"Earlier this month, oral arguments were heard by the 5th Circuit Court of Appeals over a lawsuit against the Affordable Care Act filed by 20 Republican Attorneys General and fully supported by the Trump Administration.
"If the plaintiffs are successful and the ACA is struck down entirely, up to 20 million Americans would find themselves without healthcare coverage and tens of millions more with pre-existing conditions would lose critical protections, while states would lose hundreds of millions, or even billions of federal funding.
"Every Democratic candidate has come out in favor of significantly expanding publicly-funded healthcare coverage to some degree or another. Some want to build upon the Affordable Care Act. Some want to add a public option. Some want guaranteed universal coverage, and some are demanding universal single payer healthcare for everyone in the United States.
On March 23, 2010, President Obama signed the Affordable Care Act into law, with Vice President Biden standing by his side, and made history. It was a victory 100 years in the making. It was the conclusion of a tough fight that required taking on Republicans, special interests, and the status quo to do what’s right. But the Obama-Biden Administration got it done.
A new set of proposals provide some of the strongest evidence yet that Obamacare -- once on the verge of collapse in Tennessee -- has stabilized.
The state’s largest insurance company, BlueCross BlueShield of Tennessee, plans to reenter the Affordable Care Act marketplace in Nashville, Memphis and surrounding counties next year, providing another option for residents on Obamacare. Additionally, two other insurance companies that already offer Obamacare in these cities, Cigna and Oscar Health, are planning to significantly reduce the cost of their coverage plans.
Although the proposals are not final, it appears Tennesseans will have more options and competitive prices in the coming year, said Kevin Walters, a spokesman for the Department of Commerce and Insurance.
The Connecticut Insurance Department has posted the initial proposed health insurance rate filings for the 2020 individual and small group markets. There are 14 filings made by 10 health insurers for plans that currently cover about 242,000 people.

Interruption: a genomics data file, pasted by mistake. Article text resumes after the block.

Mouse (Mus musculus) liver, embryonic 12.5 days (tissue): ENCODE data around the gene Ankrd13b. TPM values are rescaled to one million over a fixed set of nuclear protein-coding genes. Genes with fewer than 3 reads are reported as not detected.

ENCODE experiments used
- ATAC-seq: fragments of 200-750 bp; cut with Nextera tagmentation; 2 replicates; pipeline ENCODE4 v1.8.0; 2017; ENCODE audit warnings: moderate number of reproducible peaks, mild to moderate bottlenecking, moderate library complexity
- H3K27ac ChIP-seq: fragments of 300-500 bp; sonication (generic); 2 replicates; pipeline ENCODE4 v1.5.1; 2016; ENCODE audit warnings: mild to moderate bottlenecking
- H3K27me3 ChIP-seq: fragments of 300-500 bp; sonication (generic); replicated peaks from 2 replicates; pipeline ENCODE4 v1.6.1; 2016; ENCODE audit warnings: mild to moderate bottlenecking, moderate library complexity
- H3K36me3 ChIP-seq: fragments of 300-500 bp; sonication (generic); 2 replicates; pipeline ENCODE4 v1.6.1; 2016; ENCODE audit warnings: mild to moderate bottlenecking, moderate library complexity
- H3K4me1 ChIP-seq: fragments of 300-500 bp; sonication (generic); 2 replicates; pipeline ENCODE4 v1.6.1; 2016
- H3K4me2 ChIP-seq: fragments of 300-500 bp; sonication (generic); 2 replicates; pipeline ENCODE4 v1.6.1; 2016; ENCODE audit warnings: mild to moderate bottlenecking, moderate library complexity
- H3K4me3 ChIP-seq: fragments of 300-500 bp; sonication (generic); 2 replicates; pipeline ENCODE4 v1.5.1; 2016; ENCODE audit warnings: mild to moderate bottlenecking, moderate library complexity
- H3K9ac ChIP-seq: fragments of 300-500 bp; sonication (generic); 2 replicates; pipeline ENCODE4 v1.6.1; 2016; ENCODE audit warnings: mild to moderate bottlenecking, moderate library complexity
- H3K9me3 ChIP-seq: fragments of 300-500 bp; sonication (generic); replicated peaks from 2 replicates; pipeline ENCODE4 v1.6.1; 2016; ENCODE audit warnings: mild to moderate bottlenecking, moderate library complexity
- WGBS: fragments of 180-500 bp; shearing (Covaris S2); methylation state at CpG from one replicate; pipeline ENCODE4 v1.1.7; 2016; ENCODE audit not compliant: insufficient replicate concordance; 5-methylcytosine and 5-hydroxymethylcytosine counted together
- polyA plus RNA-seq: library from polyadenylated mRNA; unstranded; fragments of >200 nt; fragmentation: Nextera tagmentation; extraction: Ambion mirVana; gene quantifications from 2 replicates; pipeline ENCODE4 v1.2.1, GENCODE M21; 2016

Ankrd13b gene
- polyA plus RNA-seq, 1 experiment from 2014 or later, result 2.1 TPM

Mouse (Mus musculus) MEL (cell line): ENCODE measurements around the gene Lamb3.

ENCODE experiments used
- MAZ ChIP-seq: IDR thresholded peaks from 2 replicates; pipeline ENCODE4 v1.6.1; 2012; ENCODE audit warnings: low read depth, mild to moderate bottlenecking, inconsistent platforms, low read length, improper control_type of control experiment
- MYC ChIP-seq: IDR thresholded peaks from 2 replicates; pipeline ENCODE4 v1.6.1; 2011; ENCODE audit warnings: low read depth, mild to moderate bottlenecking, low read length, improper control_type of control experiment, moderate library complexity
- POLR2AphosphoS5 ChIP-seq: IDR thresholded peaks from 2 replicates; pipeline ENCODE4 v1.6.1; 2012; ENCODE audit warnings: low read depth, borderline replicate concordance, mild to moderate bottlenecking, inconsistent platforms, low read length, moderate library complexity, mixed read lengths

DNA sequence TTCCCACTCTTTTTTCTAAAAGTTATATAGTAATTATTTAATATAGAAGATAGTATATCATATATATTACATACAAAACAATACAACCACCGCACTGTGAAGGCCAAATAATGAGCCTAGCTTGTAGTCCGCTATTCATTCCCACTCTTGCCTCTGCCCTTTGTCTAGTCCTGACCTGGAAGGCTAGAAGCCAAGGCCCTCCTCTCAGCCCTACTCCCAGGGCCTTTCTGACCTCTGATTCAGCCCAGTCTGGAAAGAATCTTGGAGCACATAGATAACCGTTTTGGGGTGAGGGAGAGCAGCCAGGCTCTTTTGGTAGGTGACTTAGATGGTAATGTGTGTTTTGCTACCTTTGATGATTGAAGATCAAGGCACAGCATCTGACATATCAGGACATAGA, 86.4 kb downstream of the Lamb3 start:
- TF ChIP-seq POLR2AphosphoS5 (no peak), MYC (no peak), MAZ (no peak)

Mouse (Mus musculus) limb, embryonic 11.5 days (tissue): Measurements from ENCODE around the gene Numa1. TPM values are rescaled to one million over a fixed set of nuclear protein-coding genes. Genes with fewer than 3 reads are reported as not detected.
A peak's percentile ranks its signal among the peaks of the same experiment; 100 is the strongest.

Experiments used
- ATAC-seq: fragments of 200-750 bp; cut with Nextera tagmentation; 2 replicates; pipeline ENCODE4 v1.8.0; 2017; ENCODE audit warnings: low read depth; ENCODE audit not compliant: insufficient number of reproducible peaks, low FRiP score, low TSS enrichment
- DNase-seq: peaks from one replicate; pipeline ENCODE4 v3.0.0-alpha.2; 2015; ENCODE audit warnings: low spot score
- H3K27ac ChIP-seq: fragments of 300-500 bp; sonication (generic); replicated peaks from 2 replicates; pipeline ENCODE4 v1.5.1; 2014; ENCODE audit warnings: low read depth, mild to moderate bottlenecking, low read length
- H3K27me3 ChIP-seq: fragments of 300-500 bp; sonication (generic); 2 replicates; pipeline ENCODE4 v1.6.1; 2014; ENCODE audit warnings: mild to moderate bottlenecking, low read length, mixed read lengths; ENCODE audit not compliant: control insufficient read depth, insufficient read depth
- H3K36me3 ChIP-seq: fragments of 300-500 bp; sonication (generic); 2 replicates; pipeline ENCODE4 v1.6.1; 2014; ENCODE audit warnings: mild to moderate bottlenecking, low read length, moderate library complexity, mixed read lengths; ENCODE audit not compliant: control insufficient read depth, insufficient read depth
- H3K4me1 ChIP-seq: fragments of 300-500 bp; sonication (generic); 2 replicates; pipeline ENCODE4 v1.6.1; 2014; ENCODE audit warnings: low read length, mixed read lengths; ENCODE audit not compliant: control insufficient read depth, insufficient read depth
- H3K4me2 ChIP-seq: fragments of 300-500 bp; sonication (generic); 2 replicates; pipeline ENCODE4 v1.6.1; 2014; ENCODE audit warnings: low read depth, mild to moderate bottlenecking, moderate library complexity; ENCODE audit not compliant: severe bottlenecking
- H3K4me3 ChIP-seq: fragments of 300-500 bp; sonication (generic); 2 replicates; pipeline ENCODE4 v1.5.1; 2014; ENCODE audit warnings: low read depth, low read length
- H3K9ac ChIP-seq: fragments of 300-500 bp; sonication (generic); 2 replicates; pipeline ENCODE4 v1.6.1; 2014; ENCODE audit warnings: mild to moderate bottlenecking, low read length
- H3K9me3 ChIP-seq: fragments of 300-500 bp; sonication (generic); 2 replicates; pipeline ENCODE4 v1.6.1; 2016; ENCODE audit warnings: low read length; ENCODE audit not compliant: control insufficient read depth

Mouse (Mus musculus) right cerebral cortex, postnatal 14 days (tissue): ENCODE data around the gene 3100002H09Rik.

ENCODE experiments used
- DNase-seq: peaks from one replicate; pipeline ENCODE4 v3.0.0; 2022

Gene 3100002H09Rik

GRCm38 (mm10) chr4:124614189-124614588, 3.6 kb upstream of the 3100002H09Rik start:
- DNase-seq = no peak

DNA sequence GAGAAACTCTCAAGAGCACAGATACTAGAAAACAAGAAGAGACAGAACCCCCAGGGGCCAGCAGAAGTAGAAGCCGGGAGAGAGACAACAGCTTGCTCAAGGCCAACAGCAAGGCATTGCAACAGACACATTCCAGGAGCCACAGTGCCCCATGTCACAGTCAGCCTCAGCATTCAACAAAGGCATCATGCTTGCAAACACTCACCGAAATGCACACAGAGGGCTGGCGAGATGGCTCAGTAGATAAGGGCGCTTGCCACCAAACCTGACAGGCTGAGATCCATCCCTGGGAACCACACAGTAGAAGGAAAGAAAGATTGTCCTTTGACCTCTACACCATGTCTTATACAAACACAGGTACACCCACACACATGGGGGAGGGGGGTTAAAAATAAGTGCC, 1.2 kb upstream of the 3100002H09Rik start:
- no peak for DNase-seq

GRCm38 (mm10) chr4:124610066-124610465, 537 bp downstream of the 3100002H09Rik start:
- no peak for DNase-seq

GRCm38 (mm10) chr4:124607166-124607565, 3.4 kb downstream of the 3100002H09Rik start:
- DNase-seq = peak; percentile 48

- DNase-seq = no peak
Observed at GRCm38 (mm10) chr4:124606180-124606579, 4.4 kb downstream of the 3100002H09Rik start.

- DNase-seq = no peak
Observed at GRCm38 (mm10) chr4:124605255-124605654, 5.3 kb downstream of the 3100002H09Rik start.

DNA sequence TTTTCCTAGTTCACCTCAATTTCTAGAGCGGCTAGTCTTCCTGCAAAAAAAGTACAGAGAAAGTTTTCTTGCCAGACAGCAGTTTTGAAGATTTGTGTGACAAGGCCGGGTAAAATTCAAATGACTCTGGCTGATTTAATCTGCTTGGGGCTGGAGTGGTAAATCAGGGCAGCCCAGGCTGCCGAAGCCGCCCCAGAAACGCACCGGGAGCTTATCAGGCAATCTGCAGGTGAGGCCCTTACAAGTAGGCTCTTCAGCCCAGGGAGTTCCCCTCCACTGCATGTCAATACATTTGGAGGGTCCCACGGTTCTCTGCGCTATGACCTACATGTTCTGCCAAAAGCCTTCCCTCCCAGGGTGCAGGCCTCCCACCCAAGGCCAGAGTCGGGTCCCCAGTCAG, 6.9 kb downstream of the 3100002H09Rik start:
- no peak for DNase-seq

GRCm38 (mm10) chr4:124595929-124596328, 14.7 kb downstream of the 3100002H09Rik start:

Two carriers – Anthem and ConnectiCare Benefits Inc. (CBI) – have filed rates for both individual and small group plans that will be marketed through Access Health CT, the state-sponsored health insurance exchange.
The 2020 rate proposals for the individual market are on average lower than last year while the small group market is on average slightly higher than last year.
For the most part it went pretty well--we had a pretty full house and only went a bit over time, which is pretty impressive given that we were trying to cram about 10 hours' worth of wonky data about three different healthcare policies and a federal lawsuit into a single hour. The feedback I received from both those in attendance as well as comments on Twitter and Facebook from people who watched the livestream seemed extremely positive.
However, there was one incident which marred the event, and it was my fault.
The Minnesota Commerce Dept. just posted their preliminary 2020 Individual and Small Group rate changes. The actual rate changes are pretty straightforward...a mere 1.6% average rate increase on the ACA Individual Market, and a 5.5% increase on the Small Group market.
They also attempted to calculate how much federal funding every state would lose each year if the ACA were to be repealed. Nationally, they concluded that the U.S uninsured rate would increase by nearly 20 million people, while the 50 states (+DC) would collectively lose out on nearly $135 billion in federal funding.
I'm happy to report that our panel did indeed make the final cut, and will be happening this Friday, July 12th:
FIX THE DAMN HEALTHCARE: SORTING OUT ACA 2.0, MFA, MED4AM AND MORE!
Friday, Jul. 12 4:30 PM, Room: 118C
The healthcare landscape is confusing and exciting in 2019. Reining in Big Pharma, strengthening the ACA, adding public options, “Medicare for America” or “Medicare for All”… the alphabet soup of plans can be confusing. Can improvements be implemented before 2021 at the federal level or is it all up to the states? And what about the latest lawsuit looming over everything? We’ll go beyond the slogans and into the details: How are the proposals similar and different, and what do patients, caregivers and other invested parties think.